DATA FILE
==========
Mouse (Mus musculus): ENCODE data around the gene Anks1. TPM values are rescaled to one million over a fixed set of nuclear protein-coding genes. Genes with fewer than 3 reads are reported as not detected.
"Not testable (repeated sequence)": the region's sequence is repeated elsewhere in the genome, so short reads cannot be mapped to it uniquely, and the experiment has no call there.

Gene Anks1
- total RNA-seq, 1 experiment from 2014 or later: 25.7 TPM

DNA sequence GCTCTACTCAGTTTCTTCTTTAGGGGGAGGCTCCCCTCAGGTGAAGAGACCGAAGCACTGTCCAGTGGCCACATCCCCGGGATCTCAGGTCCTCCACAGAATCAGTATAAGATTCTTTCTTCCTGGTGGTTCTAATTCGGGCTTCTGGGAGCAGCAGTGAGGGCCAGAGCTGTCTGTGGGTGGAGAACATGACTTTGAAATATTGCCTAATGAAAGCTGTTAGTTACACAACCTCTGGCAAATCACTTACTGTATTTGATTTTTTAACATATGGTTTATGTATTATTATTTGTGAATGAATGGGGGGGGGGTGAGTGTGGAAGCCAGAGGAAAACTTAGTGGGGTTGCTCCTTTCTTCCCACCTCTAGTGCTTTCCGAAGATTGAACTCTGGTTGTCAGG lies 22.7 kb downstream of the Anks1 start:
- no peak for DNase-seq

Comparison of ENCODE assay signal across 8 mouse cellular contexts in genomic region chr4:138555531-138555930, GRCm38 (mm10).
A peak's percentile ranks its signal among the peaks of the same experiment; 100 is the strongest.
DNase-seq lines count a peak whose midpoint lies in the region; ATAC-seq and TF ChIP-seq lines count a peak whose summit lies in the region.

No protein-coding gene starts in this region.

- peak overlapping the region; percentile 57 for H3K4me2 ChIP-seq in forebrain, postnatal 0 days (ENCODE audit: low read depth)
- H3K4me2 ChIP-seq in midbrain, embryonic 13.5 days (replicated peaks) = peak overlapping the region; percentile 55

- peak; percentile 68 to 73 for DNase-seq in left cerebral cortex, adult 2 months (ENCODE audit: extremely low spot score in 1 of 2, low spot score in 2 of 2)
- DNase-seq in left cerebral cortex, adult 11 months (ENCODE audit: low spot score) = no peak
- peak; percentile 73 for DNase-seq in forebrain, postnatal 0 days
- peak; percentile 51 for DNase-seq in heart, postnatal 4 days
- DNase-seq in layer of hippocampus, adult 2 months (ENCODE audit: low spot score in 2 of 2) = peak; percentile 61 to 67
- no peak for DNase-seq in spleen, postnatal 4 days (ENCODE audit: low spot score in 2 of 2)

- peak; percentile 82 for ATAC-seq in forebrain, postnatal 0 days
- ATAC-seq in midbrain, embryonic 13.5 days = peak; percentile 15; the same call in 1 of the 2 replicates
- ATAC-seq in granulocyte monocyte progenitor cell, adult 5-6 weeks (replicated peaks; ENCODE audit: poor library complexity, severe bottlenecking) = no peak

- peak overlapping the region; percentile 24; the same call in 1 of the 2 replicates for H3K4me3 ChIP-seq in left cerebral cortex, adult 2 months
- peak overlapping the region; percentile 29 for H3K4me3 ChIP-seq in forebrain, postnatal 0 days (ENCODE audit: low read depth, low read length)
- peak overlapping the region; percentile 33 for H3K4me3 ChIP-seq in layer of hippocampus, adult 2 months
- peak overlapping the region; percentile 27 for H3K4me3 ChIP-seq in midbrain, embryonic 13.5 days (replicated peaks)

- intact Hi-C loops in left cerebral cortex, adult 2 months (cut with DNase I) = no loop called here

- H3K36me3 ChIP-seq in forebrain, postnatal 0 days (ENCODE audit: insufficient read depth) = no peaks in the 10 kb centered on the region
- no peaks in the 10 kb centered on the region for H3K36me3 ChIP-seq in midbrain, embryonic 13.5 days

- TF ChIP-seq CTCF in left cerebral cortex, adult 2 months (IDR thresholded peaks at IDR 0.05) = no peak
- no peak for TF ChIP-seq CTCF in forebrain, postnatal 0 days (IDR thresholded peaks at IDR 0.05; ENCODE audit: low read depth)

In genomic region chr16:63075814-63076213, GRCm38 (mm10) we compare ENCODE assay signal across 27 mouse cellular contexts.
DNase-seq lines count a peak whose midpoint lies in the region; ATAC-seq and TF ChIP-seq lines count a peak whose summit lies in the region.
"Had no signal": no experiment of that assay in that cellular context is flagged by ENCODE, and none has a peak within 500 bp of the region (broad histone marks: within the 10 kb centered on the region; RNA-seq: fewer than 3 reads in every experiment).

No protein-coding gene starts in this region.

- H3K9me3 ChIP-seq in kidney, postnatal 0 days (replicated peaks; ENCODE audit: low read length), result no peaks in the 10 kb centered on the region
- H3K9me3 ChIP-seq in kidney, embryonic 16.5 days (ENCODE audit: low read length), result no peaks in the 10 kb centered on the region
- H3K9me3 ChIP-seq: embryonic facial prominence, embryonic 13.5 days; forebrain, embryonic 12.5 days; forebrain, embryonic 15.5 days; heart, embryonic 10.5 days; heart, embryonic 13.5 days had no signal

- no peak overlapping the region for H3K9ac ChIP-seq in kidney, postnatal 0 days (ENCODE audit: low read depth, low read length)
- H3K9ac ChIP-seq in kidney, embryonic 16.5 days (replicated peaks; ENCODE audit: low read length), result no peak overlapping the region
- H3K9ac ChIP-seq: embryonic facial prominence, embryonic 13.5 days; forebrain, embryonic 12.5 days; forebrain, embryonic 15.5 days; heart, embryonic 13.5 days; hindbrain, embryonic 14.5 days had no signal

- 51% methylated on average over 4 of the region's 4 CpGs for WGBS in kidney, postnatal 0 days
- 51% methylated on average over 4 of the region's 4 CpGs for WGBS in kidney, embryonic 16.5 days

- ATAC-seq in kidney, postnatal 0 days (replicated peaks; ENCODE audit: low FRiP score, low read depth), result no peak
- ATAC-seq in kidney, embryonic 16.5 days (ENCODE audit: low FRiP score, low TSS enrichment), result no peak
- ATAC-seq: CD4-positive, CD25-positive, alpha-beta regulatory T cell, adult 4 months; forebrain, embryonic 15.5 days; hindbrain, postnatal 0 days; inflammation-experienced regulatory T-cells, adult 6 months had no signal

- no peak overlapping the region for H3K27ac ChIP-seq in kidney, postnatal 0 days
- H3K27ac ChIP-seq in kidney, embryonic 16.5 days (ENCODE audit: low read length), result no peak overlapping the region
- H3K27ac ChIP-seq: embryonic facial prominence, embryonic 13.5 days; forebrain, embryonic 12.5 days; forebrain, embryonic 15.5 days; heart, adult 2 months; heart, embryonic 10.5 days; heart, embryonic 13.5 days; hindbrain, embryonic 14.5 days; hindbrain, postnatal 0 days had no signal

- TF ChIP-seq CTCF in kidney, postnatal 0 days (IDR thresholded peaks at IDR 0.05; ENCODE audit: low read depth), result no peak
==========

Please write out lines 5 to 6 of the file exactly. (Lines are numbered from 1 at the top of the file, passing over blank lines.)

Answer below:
DNA sequence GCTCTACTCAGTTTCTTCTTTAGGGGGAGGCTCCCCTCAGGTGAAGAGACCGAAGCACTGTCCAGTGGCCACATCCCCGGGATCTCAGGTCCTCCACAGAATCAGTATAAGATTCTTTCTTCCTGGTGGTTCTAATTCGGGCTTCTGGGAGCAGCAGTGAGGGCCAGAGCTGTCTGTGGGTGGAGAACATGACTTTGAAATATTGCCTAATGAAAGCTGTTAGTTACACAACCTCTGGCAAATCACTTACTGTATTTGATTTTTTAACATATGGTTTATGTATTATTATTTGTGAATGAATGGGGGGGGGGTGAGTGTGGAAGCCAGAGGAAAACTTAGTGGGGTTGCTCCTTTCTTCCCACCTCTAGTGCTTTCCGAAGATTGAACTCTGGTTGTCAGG lies 22.7 kb downstream of the Anks1 start:
- no peak for DNase-seq